This poem for Poetry Pantry at Poet’s United was written in the heart of winter. The ballerina in these haiku awaits the opening of spring’s curtain.
I am so grateful to Poet’s United for the interview about the poetry book for the orphans of Ebola in Liberia and to Kristjaan at Carpe Diem Haiku Kai. If you are unfamiliar with these two poetry communities, please check them out.
“Of all languages, Japanese is by far the richest in onomatopoeic elements, especially of the simpler variety, in which the sound of the word is directly an imitation of the thing.
I had never heard of onomatopoeia until I discovered haiku in the late eighties, but I learned through the years that haiku are made, written, composed for saying aloud twice (or more times). Haiku are written down but the essence of haiku is this onomatopoeia. How we say a thing is of more importance, of more significance, than what we say, the conscious meaning; for through the tones of the voice, the words chosen, their combination, the sounds echoing and reechoing one another, their concords suspended and reestablished, their discords sustained and resolved, through all this there is a music as free and yet as law-abiding as is that of the flute, the oboe and the violin.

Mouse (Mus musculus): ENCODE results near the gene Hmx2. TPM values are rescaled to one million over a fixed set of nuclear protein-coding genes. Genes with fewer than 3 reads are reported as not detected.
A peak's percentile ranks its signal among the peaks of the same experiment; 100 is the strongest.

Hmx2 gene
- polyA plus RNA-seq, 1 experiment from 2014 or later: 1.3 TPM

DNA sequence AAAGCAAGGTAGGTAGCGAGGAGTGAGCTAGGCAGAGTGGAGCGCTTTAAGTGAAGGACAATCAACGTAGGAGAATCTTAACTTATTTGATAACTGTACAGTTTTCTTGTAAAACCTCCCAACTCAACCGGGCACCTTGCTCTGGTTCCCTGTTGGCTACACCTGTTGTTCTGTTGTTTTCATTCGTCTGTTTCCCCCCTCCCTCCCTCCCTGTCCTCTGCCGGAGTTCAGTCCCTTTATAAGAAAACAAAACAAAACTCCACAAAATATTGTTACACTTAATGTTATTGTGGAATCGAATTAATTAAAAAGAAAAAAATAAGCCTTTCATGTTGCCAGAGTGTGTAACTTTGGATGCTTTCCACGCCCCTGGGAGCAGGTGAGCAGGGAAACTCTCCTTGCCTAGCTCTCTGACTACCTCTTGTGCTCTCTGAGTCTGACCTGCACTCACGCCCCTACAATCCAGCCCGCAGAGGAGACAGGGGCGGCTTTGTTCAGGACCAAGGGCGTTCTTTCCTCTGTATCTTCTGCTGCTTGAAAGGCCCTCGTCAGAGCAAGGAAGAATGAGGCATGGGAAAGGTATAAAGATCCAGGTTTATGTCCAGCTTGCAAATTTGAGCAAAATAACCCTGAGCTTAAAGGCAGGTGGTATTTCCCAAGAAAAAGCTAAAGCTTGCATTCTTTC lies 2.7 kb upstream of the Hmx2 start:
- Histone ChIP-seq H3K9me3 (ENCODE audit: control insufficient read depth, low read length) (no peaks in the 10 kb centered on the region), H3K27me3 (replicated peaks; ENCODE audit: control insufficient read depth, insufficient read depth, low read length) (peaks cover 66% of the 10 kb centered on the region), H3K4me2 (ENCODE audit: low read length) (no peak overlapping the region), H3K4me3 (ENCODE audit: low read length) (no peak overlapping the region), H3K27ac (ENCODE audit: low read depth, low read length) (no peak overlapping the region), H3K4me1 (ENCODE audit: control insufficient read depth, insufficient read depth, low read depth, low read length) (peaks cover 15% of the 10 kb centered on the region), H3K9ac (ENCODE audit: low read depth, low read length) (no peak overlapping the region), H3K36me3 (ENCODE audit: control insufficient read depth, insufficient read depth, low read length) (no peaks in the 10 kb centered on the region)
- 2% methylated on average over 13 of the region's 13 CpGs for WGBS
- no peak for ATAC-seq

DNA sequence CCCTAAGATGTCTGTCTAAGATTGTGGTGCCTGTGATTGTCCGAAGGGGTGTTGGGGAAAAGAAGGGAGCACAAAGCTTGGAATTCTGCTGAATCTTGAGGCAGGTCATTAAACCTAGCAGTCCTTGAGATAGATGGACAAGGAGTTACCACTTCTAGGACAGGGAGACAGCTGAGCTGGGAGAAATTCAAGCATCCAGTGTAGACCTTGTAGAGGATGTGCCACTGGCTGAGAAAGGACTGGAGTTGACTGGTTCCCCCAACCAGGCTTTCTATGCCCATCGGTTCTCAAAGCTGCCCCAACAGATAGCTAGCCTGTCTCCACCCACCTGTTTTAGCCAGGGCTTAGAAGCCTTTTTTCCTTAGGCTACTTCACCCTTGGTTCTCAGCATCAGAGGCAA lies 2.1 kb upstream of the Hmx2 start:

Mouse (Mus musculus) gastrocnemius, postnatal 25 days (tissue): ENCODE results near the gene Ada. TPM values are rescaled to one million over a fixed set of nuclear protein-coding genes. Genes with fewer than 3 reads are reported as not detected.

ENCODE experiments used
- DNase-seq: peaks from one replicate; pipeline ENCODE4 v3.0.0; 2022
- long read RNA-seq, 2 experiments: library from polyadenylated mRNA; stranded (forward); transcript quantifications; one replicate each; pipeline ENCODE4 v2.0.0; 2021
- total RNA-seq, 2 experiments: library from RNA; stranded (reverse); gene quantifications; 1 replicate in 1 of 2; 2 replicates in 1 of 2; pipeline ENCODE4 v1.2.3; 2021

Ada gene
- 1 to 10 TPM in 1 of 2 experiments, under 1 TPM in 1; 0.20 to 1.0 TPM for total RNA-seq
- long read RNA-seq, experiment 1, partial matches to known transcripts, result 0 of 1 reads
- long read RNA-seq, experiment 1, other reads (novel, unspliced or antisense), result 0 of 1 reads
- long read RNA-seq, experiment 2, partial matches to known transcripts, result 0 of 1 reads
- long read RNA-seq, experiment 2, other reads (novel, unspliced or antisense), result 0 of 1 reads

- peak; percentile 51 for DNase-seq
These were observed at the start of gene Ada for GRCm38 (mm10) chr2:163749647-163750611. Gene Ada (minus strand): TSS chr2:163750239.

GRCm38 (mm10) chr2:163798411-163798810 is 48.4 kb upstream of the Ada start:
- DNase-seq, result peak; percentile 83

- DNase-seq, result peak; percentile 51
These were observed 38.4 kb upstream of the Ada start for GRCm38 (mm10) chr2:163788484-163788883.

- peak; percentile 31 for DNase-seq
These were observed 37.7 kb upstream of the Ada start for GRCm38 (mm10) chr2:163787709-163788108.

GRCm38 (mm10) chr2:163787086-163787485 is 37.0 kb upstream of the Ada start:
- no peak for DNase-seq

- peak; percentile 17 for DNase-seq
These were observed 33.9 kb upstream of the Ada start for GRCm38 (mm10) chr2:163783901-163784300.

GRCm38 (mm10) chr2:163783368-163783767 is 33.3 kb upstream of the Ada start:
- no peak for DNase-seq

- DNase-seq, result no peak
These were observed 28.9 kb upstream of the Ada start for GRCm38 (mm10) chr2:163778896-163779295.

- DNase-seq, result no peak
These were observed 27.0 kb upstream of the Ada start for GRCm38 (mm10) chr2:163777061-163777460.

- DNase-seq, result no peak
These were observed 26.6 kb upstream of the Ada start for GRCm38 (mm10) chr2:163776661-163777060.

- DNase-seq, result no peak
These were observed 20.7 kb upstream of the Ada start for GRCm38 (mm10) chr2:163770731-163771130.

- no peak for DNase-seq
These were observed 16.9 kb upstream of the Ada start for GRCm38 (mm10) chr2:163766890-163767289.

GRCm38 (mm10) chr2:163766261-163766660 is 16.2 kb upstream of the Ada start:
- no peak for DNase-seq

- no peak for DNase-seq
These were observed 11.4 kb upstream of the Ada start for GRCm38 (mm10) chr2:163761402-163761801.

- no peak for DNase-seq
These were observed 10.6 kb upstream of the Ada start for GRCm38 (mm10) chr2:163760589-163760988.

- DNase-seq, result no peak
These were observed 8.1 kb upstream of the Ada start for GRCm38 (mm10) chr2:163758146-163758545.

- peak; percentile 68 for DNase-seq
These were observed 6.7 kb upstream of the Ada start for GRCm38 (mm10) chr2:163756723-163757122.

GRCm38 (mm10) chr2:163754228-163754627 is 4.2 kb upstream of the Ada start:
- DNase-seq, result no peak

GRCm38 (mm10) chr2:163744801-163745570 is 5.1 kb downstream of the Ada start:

Japanese is a language of sounds as we can see in the three-lined form of haiku with its 5-7-5 sound-units (or onji). Japanese people are part of nature, they are one with the sounds of nature and therefor haiku became what it is … the poetry of nature …”
hi wa hi kure yo yo wa yo ake yo to naku kaeru “day, ah, darken day! night, ah, dawn away!” chant the frogs